Labelling cables the right and easy way using the Brady BMP21

10 October 2012 — 3 Comments

When building new computer infrastructure, I find it important to label and document everything properly. This will help you in an emergency, especially if you are not on site and need to instruct someone on the phone. Apart from that, todays infrastructure is quite complex and one cannot remember everything by head. This blog post describes what we used when building our Cloud infrastructure.

First of all, use a separate cable color for each type of connection. We used, for example, different colors for ‘storage’, ‘management’, ‘serial’ and ‘public’ traffic types. This gives a quick overview of the different cables that are in use. Make sure colors are unique, so don’t use black if you’re using black power cables.

The color of the cable is the first distinction, to be even more specific we’ll label every cable as well. Most sys admins know that labeling cables in a data center is not as easy as it seems: the heat and ventilation will eventually make the labels fall off. With this in mind we’re looking for a solution.. Brady BMP21 to the rescue!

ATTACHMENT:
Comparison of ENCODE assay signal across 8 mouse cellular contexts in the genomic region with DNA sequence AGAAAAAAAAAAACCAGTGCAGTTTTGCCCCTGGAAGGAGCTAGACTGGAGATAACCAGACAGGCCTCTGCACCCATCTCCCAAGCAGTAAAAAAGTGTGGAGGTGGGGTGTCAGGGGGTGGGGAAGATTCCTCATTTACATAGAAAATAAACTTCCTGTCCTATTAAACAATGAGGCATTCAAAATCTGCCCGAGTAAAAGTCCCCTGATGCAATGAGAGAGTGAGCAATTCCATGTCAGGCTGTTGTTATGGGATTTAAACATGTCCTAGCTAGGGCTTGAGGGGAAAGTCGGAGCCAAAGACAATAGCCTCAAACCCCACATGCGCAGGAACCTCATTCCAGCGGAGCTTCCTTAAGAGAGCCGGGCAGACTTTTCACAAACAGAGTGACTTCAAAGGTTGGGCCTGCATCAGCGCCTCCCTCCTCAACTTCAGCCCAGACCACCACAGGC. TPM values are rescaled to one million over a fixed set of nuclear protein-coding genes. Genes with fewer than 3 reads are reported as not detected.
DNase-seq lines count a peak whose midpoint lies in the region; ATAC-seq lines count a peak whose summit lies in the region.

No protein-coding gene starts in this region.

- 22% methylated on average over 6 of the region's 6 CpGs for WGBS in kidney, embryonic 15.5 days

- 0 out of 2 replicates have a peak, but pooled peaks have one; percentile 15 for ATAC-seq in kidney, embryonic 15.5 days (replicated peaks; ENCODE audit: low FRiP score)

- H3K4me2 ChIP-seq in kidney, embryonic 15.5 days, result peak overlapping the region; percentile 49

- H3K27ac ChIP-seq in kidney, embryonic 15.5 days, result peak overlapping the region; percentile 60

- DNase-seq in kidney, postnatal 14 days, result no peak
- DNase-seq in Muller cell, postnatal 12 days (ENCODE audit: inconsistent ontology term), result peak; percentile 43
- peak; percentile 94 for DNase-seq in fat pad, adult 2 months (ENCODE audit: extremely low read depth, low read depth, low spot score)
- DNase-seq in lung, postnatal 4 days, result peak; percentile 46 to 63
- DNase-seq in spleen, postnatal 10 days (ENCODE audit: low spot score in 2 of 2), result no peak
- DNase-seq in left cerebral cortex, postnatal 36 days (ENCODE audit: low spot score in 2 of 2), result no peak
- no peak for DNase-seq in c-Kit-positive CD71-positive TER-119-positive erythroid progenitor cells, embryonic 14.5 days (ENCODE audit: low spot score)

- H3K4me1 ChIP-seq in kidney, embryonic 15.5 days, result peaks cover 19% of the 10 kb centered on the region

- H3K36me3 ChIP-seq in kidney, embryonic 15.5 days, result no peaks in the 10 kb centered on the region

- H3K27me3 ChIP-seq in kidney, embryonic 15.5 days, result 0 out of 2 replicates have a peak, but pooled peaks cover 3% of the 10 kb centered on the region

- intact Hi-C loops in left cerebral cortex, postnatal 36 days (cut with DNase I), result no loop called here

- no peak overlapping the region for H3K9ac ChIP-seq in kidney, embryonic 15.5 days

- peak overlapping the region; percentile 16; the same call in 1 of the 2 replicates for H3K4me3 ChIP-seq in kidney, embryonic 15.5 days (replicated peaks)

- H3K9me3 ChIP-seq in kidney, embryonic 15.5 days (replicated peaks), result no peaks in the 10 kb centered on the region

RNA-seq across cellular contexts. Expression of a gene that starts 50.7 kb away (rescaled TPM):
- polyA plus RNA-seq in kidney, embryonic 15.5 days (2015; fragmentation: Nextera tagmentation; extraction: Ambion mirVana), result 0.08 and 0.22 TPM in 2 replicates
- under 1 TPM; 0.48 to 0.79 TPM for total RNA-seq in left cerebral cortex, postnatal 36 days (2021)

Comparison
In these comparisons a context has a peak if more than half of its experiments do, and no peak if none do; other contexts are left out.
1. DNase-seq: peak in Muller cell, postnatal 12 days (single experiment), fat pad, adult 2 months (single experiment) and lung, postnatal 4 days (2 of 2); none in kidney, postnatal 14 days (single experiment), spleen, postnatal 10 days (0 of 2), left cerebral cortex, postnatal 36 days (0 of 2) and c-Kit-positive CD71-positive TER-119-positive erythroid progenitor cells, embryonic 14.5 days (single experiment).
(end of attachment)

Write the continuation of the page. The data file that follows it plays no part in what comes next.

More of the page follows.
The BMP21 has a keyboard and let’s you enter any description you want. When printing, it produces a label that you can wrap around the cable. This way, the label is very solid connected to the cable and will not fall off.

As you can see in the image, it prints the two lines entered on the Brady multiple times. You can wrap the label around the cable and read what’s on it very easy. This also means you won’t have to pull off the cable to be able to read its label. Smart thinking!

An example of cables we labelled with the BMP21

As you can see it works very well and looks pretty good as well. I’m really satisfied with the device and the labels it produces!

3 responses to Labelling cables the right and easy way using the Brady BMP21


    Hi Remi,
    Curious; since it’s a thermal printer, how well is its resistance to heat?


      Hi Patrick,

      Its resistance to heat is impressive. Since the labels are wrapped around the cable closely they perfectly fit. Also, the material of the labels is made of Polyolefin instead of the ‘paper’-like labels I have used before.


    Do Linux drivers exist for Brady labellers?

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